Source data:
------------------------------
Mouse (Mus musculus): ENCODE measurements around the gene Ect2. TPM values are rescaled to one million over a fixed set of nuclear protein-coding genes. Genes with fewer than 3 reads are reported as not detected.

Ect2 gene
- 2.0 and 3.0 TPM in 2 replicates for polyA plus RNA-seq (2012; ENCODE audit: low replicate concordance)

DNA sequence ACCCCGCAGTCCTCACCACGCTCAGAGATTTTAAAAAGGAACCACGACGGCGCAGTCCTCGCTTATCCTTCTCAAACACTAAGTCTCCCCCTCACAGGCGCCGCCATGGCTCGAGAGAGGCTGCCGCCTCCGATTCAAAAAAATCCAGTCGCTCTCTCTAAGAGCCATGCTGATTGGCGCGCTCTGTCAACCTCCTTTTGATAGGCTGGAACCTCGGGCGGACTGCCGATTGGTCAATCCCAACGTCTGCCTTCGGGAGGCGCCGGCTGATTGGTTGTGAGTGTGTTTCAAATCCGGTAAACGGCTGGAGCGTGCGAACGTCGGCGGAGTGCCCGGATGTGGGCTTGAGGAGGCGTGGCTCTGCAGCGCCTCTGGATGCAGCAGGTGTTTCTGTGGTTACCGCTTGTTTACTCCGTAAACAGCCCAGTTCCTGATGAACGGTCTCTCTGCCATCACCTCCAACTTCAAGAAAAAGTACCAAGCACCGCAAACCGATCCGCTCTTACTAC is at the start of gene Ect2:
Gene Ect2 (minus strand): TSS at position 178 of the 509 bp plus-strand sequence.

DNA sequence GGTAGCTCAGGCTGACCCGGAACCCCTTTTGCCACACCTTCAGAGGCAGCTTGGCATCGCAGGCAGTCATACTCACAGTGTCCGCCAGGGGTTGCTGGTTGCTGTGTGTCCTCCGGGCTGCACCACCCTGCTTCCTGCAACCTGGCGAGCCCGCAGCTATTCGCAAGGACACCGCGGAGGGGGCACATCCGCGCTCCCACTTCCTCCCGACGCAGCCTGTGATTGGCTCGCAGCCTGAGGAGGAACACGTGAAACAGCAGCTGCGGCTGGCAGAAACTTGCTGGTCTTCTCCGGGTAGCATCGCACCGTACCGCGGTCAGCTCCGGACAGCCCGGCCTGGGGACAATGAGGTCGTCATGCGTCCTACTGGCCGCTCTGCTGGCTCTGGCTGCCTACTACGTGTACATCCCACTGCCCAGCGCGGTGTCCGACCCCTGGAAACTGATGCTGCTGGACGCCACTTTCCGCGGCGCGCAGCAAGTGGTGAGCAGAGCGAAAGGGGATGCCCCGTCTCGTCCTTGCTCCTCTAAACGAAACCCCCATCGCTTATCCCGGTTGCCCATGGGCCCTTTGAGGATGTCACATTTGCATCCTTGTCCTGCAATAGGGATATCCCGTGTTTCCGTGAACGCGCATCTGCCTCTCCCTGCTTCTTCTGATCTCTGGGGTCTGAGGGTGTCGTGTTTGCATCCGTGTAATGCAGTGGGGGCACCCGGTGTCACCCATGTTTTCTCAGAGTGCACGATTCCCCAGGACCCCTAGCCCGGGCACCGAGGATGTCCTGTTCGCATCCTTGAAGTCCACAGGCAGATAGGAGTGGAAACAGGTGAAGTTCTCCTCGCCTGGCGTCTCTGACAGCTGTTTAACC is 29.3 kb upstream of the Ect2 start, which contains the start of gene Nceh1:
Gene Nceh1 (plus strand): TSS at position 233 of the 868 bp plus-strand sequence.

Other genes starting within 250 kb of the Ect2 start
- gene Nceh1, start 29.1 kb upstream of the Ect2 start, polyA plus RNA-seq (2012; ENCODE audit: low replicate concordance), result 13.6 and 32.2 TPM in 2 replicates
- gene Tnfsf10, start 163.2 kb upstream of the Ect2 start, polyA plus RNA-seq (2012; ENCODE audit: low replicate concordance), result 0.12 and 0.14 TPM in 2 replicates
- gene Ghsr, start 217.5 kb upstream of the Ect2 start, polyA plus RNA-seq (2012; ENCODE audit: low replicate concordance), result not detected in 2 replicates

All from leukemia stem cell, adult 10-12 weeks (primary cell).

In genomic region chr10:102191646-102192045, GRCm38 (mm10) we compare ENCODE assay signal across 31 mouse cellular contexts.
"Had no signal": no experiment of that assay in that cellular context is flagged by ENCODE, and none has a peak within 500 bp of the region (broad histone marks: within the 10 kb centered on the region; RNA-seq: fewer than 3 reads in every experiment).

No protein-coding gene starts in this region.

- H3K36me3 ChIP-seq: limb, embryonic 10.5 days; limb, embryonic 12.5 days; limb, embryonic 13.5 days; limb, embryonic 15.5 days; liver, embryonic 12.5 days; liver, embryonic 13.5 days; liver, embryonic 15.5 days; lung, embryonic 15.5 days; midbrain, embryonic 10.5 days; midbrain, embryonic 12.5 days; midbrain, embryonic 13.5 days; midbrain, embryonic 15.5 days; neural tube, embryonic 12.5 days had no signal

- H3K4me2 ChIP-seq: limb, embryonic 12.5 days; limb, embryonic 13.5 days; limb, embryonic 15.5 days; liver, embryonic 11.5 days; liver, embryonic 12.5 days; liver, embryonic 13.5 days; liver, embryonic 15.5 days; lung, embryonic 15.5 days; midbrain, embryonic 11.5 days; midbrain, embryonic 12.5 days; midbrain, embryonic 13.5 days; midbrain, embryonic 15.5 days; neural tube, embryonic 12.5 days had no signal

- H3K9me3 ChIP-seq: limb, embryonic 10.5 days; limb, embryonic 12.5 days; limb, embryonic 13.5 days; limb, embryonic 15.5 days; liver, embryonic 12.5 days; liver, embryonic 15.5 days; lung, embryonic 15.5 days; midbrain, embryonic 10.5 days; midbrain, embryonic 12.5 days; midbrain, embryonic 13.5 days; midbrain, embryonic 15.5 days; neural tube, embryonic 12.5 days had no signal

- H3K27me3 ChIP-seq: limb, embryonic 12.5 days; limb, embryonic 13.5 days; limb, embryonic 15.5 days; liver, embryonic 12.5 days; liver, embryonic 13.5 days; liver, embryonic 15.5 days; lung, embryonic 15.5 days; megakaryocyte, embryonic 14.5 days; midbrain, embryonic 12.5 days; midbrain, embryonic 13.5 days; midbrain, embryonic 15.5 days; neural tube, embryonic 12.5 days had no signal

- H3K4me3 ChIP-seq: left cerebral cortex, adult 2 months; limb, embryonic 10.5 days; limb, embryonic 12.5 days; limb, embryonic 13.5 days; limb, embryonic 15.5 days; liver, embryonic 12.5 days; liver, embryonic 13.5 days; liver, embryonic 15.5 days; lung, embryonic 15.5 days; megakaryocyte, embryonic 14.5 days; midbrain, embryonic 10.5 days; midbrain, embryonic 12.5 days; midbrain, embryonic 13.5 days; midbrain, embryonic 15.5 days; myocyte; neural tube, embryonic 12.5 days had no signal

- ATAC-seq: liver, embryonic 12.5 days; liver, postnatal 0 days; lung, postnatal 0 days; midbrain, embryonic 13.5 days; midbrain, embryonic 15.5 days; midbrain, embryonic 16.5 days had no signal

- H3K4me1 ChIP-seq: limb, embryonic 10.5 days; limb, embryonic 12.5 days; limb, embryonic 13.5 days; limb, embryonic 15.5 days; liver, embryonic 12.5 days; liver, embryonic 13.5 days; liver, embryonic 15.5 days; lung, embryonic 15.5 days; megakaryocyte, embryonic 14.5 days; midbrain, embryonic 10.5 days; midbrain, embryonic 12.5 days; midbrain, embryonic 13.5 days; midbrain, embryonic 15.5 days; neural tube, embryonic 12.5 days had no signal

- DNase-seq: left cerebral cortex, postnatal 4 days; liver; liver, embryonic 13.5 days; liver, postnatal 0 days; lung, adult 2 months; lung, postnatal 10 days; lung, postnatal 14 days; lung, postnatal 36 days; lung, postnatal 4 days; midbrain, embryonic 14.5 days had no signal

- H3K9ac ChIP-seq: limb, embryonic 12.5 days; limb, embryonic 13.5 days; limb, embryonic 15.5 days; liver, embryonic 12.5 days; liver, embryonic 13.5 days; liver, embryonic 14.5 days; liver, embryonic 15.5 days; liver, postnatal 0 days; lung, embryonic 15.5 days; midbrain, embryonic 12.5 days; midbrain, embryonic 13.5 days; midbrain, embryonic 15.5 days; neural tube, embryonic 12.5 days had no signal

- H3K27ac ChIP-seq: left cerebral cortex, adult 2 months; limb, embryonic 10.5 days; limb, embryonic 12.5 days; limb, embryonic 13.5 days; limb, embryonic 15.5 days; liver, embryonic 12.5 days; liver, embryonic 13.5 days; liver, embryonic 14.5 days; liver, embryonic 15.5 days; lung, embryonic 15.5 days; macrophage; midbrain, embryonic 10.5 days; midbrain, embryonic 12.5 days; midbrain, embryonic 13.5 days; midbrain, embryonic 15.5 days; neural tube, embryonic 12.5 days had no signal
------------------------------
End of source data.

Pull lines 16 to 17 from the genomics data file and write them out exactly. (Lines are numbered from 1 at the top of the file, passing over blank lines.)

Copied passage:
- H3K36me3 ChIP-seq: limb, embryonic 10.5 days; limb, embryonic 12.5 days; limb, embryonic 13.5 days; limb, embryonic 15.5 days; liver, embryonic 12.5 days; liver, embryonic 13.5 days; liver, embryonic 15.5 days; lung, embryonic 15.5 days; midbrain, embryonic 10.5 days; midbrain, embryonic 12.5 days; midbrain, embryonic 13.5 days; midbrain, embryonic 15.5 days; neural tube, embryonic 12.5 days had no signal

- H3K4me2 ChIP-seq: limb, embryonic 12.5 days; limb, embryonic 13.5 days; limb, embryonic 15.5 days; liver, embryonic 11.5 days; liver, embryonic 12.5 days; liver, embryonic 13.5 days; liver, embryonic 15.5 days; lung, embryonic 15.5 days; midbrain, embryonic 11.5 days; midbrain, embryonic 12.5 days; midbrain, embryonic 13.5 days; midbrain, embryonic 15.5 days; neural tube, embryonic 12.5 days had no signal